Wish you well (eBook, 2000) [WorldCat.org]
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Wish you well

Author: David Baldacci
Publisher: New York : Warner Books, ©2000.
Edition/Format:   eBook : Document : Fiction : English : Bookspan large print edView all editions and formats
Summary:
Baldacci is writing what? That waspish question buzzed around publishing circles when Warner announced that the bestselling author of The Simple Truth, Absolute Power and other turbo-thrillers--an author generally esteemed more for his plots than for his characters or prose--was trying his hand at mainstream fiction, with a mid-century period novel set in the rural South, no less. Shades of John Grisham and A  Read more...
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Details

Genre/Form: Domestic fiction
Bildungsromans
Fiction
Material Type: Document, Fiction, Internet resource
Document Type: Internet Resource, Computer File
All Authors / Contributors: David Baldacci
OCLC Number: 1035680276
Description: 1 online resource (ix, 516 pages (large print))
Responsibility: David Baldacci.
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Abstract:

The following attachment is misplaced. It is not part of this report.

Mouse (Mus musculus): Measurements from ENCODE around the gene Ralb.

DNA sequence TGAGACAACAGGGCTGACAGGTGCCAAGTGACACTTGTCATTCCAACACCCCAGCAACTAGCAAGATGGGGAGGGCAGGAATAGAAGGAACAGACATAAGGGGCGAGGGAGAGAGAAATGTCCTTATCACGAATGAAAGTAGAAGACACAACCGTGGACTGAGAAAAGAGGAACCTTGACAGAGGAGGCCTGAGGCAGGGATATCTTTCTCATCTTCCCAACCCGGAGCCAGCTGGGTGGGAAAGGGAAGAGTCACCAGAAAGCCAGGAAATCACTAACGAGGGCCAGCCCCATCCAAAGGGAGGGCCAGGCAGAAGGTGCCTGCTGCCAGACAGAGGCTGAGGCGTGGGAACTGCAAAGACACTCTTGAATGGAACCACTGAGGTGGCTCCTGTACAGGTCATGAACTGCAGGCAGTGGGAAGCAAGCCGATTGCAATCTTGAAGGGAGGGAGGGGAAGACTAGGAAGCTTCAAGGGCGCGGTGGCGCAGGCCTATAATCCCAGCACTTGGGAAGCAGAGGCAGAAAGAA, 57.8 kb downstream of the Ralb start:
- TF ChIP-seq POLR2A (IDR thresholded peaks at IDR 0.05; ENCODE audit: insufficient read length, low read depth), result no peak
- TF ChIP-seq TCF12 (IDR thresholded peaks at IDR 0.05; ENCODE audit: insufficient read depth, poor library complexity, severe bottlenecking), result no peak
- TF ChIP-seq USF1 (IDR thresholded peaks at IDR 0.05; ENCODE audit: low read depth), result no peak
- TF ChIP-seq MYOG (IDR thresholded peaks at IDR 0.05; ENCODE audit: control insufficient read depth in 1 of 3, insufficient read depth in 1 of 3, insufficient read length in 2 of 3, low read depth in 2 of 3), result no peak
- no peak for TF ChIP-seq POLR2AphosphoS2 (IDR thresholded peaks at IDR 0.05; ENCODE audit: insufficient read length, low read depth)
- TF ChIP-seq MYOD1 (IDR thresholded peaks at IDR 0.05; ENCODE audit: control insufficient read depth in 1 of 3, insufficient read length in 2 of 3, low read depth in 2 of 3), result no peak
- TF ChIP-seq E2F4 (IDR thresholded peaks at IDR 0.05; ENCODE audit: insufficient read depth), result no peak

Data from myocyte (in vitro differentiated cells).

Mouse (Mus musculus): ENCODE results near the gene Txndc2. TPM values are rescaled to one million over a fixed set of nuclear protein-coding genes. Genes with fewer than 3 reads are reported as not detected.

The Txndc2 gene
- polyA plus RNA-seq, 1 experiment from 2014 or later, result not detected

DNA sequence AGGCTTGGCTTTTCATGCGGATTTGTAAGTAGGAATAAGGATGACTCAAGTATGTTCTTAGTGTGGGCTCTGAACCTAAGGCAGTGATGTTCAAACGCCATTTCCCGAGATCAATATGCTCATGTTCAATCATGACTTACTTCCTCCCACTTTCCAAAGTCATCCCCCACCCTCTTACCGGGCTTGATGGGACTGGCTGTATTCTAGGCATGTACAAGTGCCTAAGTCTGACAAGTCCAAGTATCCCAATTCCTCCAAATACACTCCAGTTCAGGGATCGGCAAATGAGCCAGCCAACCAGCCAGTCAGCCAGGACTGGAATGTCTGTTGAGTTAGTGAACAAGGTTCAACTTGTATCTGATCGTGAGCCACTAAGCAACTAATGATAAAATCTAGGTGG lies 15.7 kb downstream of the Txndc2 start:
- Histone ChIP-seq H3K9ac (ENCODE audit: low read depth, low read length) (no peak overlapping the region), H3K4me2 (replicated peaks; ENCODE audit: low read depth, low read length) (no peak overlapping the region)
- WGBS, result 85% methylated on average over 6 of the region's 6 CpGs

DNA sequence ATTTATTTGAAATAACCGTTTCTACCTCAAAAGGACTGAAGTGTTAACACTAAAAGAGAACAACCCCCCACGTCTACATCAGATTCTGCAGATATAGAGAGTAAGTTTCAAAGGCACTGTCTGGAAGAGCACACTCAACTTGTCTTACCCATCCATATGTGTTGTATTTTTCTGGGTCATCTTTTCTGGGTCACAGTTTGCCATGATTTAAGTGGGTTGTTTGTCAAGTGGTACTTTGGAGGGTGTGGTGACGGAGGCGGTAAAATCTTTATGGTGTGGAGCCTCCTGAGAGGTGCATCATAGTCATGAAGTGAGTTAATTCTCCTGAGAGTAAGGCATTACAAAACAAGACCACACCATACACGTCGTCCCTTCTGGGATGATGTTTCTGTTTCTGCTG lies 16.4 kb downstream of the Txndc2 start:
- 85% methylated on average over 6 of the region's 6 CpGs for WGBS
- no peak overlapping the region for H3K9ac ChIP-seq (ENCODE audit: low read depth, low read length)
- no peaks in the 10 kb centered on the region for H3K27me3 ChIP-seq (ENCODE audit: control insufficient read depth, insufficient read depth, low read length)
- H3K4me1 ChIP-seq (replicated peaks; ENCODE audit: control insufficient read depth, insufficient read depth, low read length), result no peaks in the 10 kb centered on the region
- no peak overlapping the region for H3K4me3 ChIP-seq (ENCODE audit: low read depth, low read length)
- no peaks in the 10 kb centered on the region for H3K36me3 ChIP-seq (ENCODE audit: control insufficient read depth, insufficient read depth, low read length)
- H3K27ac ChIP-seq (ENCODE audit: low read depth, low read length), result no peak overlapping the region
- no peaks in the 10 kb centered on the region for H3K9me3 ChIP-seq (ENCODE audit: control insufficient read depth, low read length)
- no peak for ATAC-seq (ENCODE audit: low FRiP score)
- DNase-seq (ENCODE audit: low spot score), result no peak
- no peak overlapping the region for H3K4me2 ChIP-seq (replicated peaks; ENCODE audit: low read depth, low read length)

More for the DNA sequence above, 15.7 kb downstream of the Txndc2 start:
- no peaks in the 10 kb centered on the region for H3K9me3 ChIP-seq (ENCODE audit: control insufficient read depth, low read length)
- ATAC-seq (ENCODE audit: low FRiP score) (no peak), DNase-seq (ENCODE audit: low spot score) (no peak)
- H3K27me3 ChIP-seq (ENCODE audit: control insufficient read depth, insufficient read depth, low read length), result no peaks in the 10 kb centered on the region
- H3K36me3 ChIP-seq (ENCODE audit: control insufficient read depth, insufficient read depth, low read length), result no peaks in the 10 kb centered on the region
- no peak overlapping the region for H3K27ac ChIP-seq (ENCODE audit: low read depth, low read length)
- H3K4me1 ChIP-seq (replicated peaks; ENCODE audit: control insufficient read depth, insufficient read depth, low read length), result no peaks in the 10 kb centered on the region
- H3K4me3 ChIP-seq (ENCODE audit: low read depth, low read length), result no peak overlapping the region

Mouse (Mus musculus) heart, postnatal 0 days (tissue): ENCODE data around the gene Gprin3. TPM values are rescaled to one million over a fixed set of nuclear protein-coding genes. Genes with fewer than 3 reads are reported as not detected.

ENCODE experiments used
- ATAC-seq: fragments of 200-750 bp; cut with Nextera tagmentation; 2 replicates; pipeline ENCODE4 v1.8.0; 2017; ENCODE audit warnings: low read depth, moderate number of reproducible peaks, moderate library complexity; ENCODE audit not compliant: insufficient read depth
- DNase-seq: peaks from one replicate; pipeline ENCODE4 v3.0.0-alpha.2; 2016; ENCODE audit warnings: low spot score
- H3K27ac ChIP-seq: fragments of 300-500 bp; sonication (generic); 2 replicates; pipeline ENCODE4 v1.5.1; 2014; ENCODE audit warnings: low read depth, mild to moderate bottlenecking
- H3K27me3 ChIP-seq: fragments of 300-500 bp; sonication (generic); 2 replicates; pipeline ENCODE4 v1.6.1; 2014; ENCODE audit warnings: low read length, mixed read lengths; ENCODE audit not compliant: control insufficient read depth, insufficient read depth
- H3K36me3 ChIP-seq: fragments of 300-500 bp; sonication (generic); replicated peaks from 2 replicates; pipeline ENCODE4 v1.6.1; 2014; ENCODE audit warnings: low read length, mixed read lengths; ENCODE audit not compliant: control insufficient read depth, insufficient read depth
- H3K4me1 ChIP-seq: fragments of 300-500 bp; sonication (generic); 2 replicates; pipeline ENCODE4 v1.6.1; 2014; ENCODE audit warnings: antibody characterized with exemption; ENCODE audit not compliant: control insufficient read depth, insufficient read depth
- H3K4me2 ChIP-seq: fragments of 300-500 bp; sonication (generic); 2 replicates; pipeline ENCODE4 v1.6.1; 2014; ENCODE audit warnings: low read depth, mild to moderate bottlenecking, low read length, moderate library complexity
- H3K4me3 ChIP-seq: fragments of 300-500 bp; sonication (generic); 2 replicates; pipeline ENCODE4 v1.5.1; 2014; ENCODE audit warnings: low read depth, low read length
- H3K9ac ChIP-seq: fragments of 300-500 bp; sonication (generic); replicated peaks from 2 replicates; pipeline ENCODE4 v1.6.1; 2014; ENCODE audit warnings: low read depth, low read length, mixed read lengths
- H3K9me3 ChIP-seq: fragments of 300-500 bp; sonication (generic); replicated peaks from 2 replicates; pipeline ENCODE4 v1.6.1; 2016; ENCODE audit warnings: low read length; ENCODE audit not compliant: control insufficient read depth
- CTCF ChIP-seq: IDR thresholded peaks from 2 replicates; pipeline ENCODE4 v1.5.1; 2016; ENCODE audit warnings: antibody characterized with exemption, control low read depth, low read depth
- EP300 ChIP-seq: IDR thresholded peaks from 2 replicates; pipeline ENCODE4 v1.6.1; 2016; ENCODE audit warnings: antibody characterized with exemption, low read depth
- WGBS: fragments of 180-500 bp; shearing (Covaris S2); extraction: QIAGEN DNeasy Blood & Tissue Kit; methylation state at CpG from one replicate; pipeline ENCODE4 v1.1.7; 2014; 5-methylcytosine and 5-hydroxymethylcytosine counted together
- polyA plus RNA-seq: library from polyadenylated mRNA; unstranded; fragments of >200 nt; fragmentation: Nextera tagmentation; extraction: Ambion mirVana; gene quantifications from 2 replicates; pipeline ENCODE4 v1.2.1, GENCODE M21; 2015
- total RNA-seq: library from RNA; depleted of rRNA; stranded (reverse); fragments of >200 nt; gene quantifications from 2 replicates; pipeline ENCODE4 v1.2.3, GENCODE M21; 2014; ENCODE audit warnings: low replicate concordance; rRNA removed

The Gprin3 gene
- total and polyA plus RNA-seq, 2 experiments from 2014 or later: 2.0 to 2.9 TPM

Baldacci is writing what? That waspish question buzzed around publishing circles when Warner announced that the bestselling author of The Simple Truth, Absolute Power and other turbo-thrillers--an author generally esteemed more for his plots than for his characters or prose--was trying his hand at mainstream fiction, with a mid-century period novel set in the rural South, no less. Shades of John Grisham and A Painted House. But guess what? Clearly inspired by his subject--his maternal ancestors, he reveals in a foreword, hail from the mountain area he writes about here with such strength--Baldacci triumphs with his best novel yet, an utterly captivating drama centered on the difficult adjustment to rural life faced by two children when their New York City existence shatters in an auto accident. That tragedy, which opens the book with a flourish, sees acclaimed but impecunious riter Jack Cardinal dead, his wife in a coma and their daughter, Lou, 12, and son, Oz, seven, forced to move to the southwestern Virginia farm of their aged great-grandmother, Louisa. Several questions propel the subsequent story with vigor. Will the siblings learn to accept, even to love, their new life? Will their mother regain consciousness? And--in a development that takes the narrative into familiar Baldacci territory for a gripping legal showdown--will Louisa lose her land to industrial interests? Baldacci exults in high melodrama here, and it doesn't always work: the death of one major character will wring tears from the stoniest eyes, but the reappearance of another, though equally hanky-friendly, is outright manipulative. Even so, what the novel offers above all is bone-deep emotional truth, as its myriad characters--each, except for one cartoonish villain, as real as readers' own kin--grapple not just with issues of life and death but with the sufferings and joys of daily existence in a setting detailed with finely attuned attention and a warm sense of wonder. This novel has a huge heart--and millions of readers are going to love it.

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